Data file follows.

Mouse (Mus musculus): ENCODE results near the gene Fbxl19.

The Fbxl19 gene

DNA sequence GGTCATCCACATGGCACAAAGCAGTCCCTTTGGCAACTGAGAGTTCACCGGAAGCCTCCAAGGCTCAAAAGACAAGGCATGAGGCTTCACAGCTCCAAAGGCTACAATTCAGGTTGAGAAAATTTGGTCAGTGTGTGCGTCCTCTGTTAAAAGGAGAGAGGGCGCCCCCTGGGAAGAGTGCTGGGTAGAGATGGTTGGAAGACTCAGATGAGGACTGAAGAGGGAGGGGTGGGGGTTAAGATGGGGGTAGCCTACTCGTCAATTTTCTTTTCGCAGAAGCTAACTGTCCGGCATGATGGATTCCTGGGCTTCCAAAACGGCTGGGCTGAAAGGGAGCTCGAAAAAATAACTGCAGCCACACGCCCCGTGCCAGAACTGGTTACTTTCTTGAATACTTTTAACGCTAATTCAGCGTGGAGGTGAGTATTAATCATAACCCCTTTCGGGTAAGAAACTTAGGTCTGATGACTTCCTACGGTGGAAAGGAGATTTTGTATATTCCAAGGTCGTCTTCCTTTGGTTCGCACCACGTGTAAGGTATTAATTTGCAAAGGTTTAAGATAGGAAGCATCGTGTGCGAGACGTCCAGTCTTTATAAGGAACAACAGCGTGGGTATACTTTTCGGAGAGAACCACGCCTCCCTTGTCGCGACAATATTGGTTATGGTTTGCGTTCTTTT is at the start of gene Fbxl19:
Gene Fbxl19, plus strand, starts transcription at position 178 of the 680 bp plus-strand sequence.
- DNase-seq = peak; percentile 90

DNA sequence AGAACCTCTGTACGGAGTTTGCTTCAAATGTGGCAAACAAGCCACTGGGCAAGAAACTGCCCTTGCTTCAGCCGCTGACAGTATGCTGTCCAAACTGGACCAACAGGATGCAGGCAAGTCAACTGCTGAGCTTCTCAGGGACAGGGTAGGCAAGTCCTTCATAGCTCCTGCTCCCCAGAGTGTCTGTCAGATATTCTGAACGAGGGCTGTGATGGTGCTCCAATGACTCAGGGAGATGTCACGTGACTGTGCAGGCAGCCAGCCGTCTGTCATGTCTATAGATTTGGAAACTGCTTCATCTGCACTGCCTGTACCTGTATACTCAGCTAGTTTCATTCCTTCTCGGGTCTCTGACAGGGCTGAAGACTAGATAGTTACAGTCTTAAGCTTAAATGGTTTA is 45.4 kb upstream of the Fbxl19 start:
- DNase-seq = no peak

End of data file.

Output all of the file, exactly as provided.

Mouse (Mus musculus): ENCODE results near the gene Fbxl19.

The Fbxl19 gene

DNA sequence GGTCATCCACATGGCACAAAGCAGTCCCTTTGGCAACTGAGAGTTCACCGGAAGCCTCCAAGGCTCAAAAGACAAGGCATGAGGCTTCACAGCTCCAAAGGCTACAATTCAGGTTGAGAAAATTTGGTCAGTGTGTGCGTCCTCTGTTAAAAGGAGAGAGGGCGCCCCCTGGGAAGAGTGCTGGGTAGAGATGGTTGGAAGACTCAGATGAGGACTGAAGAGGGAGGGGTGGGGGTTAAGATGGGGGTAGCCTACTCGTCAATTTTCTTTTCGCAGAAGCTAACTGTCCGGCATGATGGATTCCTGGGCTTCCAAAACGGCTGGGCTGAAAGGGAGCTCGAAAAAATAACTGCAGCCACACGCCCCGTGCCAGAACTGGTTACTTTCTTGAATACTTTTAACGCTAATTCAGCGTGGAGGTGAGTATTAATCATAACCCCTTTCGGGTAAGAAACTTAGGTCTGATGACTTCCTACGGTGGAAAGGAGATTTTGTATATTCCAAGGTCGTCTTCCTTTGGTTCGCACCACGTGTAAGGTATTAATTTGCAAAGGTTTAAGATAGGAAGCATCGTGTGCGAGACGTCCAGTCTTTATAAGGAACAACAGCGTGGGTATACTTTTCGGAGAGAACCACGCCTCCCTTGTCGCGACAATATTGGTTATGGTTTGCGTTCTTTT is at the start of gene Fbxl19:
Gene Fbxl19, plus strand, starts transcription at position 178 of the 680 bp plus-strand sequence.
- DNase-seq = peak; percentile 90

DNA sequence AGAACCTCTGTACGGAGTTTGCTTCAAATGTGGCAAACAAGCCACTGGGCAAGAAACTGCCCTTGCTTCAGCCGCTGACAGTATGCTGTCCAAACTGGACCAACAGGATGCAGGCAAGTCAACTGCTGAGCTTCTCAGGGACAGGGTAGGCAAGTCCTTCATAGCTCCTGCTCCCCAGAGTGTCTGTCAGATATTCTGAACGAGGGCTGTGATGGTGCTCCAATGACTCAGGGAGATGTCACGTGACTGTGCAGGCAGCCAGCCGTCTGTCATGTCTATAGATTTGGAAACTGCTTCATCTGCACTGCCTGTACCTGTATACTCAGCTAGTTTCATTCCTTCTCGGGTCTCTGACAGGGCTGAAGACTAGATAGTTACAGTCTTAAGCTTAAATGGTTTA is 45.4 kb upstream of the Fbxl19 start:
- DNase-seq = no peak